xmlns:s1="urn:example.com:schema-01" targetNamespace="urn:example.com:schema-01">

  <xs:group name="A.grp">
    <xs:sequence>
      <xs:choice>
        <xs:element ref="s1:A"/>
      </xs:choice>
    </xs:sequence>
  </xs:group>
  <xs:group name="B.grp">
    <xs:sequence>
      <xs:choice>
        <xs:element ref="s1:B"/>
      </xs:choice>
    </xs:sequence>
  </xs:group>
  <xs:group name="C.grp">
    <xs:sequence>
      <xs:choice>
        <xs:element ref="s1:C"/>
      </xs:choice>
    </xs:sequence>
  </xs:group>

  <xs:complexType name="root.type">
    <xs:sequence>
      <xs:group ref="s1:A.grp"/>
      <xs:group ref="s1:B.grp"/>
      <xs:group ref="s1:C.grp"/>
    </xs:sequence>
  </xs:complexType>

  <xs:element name="root" type="s1:root.type"> </xs:element>

  <xs:element name="A"> </xs:element>
  <xs:element name="B"> </xs:element>
  <xs:element name="C"> </xs:element>

</xs:schema>

Note that the pattern of xs:sequence/xs:choice is required in order to control occurrence of the choice (e.g., to make the choice optional or repeatable).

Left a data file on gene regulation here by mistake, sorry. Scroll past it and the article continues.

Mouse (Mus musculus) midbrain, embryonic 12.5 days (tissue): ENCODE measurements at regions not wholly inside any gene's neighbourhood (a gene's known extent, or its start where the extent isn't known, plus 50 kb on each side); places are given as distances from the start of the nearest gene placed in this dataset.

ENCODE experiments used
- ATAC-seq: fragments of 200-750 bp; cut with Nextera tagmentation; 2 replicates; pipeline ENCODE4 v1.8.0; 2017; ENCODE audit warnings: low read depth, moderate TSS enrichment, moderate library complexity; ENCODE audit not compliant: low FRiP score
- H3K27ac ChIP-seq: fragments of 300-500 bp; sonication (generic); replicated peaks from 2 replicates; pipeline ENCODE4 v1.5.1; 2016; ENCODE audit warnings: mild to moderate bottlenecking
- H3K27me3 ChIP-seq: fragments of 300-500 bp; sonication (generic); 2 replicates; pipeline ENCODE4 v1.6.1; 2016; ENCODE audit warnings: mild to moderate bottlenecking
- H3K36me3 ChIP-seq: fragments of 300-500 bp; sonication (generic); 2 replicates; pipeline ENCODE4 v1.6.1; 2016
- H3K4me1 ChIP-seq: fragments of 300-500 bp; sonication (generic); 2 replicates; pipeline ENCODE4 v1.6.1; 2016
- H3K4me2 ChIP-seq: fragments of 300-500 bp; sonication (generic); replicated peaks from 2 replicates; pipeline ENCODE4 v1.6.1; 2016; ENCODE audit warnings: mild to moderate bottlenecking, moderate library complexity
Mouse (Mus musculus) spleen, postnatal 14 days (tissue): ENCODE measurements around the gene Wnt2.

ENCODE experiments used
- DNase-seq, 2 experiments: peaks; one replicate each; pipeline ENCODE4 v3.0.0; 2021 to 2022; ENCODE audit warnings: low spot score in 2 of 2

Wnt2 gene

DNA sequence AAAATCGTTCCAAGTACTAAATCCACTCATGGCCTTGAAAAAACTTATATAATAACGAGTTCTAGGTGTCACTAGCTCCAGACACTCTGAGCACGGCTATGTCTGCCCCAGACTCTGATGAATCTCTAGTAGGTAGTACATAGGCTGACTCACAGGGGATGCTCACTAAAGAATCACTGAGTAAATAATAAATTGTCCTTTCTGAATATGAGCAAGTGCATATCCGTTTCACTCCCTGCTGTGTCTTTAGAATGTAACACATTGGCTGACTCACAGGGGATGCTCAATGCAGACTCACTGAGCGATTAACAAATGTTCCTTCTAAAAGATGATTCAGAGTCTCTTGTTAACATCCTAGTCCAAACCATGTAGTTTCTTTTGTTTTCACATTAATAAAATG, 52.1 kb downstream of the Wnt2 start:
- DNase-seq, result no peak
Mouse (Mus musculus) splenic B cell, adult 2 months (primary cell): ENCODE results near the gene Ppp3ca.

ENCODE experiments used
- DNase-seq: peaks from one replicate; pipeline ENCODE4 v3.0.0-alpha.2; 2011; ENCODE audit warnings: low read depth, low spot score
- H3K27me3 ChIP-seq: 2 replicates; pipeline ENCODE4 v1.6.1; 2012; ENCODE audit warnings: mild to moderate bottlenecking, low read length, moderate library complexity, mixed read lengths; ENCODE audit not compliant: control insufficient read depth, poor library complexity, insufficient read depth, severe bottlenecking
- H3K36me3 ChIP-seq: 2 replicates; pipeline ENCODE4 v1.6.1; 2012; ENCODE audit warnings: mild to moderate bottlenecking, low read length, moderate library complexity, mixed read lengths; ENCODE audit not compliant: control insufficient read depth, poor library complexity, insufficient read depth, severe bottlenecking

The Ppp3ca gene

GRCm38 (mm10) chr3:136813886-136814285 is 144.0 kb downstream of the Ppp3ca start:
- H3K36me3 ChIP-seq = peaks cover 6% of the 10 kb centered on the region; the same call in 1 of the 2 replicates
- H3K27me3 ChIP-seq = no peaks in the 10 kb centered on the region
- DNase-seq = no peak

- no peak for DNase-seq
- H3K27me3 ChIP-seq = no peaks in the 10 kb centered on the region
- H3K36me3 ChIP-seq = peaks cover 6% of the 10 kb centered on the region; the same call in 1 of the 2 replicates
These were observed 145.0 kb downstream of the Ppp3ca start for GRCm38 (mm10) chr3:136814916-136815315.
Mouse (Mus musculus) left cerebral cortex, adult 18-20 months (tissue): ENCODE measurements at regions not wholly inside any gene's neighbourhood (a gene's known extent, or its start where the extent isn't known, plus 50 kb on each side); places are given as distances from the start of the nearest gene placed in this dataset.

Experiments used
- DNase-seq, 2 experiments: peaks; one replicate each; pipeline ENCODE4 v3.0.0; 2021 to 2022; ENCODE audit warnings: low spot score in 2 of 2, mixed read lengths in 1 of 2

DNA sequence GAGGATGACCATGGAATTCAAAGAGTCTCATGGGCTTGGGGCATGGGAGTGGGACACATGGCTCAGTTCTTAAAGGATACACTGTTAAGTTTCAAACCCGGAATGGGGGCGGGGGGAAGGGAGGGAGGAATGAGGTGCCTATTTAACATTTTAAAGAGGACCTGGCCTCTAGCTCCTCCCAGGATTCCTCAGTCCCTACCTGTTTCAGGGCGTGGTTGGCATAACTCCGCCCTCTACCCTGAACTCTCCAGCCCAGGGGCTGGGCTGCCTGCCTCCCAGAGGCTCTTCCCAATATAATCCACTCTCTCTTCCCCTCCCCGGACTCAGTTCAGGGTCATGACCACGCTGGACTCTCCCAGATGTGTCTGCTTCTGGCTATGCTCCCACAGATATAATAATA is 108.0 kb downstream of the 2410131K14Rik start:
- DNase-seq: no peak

The redefinition can then look like this:

<xs:schema xmlns:xs="http://www.w3.org/2001/XMLSchema" elementFormDefault="qualified"
   xmlns:s1="urn:example.com:schema-01"
  targetNamespace="urn:example.com:schema-01"
  >
  
  <!-- Redefine of redefined schema 01 -->
  <xs:redefine schemaLocation="redefined-schema-02.xsd">
     <xs:group name="B.grp">
       <xs:sequence>         
         <xs:choice minOccurs="0" maxOccurs="0">
           <xs:group ref="s1:B.grp"/>
         </xs:choice>
       </xs:sequence>
     </xs:group>
  </xs:redefine>
</xs:schema>

In this case, making the "B" element effectively disallowed while maintaining the required particle-to-particle association.

This need for additional named groups for sequences within content models makes translating content models as normally formulated in DTD or RELAX NG grammars into XSD tedious at best and challenging at worst. It is not clear if there is a general algorithm for translating arbitrary content models with sequences into the necessary XSD groups in order to then enable arbitrary constraint via redefinition. In the case of the DITA XSDs, at least through DITA 1.2, this type of group refactoring has been done only as needed to support constraints defined by the DITA Technical Committee. This means that there are many element types that cannot be constrained using the XSD modules as provided by the DITA Technical Committee. This issue is explored in more detail below.

DITA 1.2 Group Design and XSD